What Is a Psychologist?
Psychologists talk to patients and gather data from lab tests, surveys and interviews in order to gain an understanding of human behavior. As a practicing psychologist, you’ll often need to determine how people deal with stress, death, divorce, chemical imbalances and many other mental health issues. There are a number of specializations that you can choose from including clinical, counseling, industrial-organizational, educational, developmental, experimental and social psychology. Should you specialize in clinical psychology, you’ll be likely to work in counseling centers, hospitals or clinics to help patients cope with emotional and mental health issues.
Step 1: Research Psychologist Education Requirements
Psychologists must have a bachelor’s degree in psychology or a similar discipline. In order to practice, a master’s degree in psychology and a license are also required. A doctorate degree is often required for independent practice, teaching, counseling or clinical and research positions at universities, colleges and healthcare facilities.
Step 2: Earn a Bachelor’s Degree in Psychology
As an aspiring psychologist, you must have a Bachelor of Science in Psychology or a related degree. According to College Board, you may expect to take courses in cognitive psychology, personality development, abnormal psychology, biological psychology, social psychology, learning and memory development (www.collegeboard.com). Once you have graduated, you’ll be able to assist psychologists in mental health centers and rehabilitation offices.
Step 3: Get a Master’s Degree in Psychology
The U.S. Bureau of Labor Statistics (BLS) states that to become a psychologist, you must earn a Master of Science in Psychology or a similar field (www.bls.gov). A few classes you may take are psychopathology, social psychology and assessment of personality. With a master’s degree, one job option is working in the industrial-organizational psychology field as an assistant to a research psychologist.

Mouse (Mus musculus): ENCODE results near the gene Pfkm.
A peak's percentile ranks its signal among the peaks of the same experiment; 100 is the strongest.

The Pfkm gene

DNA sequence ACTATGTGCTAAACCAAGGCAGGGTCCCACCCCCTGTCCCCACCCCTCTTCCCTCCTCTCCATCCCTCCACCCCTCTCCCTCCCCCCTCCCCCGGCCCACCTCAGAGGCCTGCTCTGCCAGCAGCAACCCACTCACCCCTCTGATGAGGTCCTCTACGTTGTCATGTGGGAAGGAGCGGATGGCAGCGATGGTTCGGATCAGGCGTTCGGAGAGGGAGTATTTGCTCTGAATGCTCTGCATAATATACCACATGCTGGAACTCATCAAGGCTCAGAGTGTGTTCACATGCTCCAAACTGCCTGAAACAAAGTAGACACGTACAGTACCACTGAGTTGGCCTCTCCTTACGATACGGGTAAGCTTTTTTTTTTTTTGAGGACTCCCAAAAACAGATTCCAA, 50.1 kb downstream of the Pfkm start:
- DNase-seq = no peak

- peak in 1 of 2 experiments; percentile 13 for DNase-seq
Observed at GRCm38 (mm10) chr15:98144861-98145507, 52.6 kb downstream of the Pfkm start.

Step 4: Advance Your Psychology Career
If you want to work in a private practice, teaching, counseling or clinical and research positions at universities and healthcare facilities, you must have a doctorate degree in psychology or clinical psychology. A doctorate degree requires 5-7 years of postgraduate work and at least a 1-year internship. You can also advance your career by earning certification from the American Board of Professional Psychology (ABPP), which awards 13 different certifications (www.abpp.org).
Step 5: Obtain a License
The BLS reports that psychologists must have a license to practice in the state in which they work. Licensing requirements vary by state, but all states require you to provide proof of your competency in the specific area of psychology in which you will work. Some common licensing requirements include having a doctorate degree, completing an internship, having work experience in the filed and passing an exam.